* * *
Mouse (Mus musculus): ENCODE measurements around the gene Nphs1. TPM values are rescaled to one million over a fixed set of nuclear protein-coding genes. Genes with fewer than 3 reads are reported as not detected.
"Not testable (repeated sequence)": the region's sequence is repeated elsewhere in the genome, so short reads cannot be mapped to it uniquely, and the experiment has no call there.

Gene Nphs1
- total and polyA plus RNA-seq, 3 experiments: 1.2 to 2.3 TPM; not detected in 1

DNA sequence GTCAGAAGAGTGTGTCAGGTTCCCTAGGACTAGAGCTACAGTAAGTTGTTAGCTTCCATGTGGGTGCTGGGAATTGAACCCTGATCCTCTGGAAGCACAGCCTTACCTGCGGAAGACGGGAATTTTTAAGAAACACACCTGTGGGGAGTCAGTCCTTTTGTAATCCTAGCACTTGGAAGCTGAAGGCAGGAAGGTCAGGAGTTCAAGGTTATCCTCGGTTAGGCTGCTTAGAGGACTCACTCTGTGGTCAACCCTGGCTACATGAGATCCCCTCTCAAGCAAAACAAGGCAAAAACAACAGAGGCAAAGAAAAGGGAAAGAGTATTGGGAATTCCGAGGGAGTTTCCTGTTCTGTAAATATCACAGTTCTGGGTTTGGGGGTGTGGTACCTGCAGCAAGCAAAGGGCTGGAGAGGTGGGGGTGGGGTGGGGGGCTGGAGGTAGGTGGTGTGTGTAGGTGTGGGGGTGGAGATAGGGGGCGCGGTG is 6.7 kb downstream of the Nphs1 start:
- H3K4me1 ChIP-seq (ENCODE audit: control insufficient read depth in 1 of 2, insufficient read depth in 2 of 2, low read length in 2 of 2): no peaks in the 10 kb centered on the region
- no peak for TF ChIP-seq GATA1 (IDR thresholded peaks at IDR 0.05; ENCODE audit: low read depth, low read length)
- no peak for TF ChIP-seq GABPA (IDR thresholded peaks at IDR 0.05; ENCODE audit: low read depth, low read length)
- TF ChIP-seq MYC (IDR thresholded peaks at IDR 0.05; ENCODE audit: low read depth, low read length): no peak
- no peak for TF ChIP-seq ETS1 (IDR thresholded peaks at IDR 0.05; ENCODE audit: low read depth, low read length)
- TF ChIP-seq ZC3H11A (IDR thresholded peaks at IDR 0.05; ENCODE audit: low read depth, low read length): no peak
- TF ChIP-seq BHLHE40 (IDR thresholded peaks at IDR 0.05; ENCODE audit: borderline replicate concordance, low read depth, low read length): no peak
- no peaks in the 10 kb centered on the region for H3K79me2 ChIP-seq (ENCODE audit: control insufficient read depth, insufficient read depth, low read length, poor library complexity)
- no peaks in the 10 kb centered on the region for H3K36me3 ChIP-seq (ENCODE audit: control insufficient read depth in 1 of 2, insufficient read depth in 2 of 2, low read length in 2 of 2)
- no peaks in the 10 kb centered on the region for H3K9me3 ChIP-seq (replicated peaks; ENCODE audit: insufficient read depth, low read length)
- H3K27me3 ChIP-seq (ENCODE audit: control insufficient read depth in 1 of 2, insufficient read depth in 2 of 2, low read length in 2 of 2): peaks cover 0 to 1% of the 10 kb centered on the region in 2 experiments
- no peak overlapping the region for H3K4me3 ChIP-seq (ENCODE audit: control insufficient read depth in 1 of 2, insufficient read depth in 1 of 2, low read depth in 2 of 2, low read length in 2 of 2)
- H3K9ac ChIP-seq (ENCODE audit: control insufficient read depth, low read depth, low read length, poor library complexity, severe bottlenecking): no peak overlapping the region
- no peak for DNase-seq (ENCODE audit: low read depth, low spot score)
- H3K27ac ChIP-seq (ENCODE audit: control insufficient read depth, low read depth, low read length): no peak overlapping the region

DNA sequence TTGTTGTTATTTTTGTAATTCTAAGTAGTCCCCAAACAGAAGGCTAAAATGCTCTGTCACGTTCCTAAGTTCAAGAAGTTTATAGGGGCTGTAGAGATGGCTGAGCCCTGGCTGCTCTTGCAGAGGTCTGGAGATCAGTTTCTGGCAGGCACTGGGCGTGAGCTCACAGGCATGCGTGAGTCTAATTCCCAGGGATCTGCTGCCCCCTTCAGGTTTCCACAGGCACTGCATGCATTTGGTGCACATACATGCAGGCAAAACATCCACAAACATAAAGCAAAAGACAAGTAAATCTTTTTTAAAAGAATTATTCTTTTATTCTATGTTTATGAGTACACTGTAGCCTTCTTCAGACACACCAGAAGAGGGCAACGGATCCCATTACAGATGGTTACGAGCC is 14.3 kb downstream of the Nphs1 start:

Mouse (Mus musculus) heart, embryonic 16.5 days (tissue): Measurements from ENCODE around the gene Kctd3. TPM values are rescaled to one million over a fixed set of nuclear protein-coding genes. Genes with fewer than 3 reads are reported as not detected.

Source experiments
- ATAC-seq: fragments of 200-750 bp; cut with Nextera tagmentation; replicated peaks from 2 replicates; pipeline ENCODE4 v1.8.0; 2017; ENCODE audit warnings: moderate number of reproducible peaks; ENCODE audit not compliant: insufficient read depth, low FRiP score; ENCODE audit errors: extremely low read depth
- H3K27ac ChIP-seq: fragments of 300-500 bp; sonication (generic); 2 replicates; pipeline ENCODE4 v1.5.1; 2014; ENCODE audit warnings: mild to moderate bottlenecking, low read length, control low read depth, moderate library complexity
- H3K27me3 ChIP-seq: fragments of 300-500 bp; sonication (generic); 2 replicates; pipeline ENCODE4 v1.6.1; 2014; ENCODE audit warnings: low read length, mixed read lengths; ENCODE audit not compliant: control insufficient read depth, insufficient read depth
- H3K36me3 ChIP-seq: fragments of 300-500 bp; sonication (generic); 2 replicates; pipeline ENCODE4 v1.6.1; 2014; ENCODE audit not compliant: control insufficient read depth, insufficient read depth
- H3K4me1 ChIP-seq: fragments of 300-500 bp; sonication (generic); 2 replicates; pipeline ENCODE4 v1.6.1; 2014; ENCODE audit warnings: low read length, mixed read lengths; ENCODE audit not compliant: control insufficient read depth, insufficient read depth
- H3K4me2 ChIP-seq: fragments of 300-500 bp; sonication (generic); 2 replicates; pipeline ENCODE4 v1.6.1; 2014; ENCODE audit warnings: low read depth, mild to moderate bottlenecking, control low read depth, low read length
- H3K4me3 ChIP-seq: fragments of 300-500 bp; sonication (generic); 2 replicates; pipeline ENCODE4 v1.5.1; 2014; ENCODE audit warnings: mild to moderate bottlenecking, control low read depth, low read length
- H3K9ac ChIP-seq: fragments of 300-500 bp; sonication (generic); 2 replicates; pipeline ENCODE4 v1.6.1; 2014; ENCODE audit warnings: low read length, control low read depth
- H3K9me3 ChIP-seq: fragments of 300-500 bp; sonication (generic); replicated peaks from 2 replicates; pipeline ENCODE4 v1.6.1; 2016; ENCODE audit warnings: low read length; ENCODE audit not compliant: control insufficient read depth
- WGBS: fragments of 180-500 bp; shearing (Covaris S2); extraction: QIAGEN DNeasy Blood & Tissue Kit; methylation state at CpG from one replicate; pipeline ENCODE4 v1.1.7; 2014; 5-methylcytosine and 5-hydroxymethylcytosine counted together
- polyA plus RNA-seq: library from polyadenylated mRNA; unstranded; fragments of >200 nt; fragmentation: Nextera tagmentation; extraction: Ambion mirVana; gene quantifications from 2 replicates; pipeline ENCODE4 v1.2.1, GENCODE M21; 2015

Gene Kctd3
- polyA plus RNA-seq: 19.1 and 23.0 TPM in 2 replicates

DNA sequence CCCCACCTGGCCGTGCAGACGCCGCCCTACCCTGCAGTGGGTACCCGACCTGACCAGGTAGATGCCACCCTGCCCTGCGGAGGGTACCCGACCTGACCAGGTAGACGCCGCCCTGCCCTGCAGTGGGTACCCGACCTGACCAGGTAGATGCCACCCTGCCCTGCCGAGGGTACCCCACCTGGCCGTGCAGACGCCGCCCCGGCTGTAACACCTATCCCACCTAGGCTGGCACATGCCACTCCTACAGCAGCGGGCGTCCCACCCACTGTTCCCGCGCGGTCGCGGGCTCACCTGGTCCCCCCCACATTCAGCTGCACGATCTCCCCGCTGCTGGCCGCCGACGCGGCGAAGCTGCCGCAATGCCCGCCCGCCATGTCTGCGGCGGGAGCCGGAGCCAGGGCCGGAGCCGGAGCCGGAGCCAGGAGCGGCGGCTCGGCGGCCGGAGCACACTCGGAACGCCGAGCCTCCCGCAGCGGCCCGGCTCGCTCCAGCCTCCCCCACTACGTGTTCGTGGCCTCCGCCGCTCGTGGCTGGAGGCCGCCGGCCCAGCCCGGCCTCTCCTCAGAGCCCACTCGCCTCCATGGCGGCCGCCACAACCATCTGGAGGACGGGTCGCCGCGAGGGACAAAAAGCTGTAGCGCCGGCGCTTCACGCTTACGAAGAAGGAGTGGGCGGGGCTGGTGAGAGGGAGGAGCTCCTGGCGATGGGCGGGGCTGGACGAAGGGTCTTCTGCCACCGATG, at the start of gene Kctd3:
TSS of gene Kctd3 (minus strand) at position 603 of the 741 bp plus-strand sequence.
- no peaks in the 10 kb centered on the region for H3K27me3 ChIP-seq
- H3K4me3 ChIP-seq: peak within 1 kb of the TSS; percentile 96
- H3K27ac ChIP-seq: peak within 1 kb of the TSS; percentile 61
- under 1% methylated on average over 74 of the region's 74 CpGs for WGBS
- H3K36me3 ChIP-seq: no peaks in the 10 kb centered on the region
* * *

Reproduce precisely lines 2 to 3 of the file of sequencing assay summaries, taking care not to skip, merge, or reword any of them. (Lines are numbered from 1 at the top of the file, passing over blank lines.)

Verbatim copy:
"Not testable (repeated sequence)": the region's sequence is repeated elsewhere in the genome, so short reads cannot be mapped to it uniquely, and the experiment has no call there.

Gene Nphs1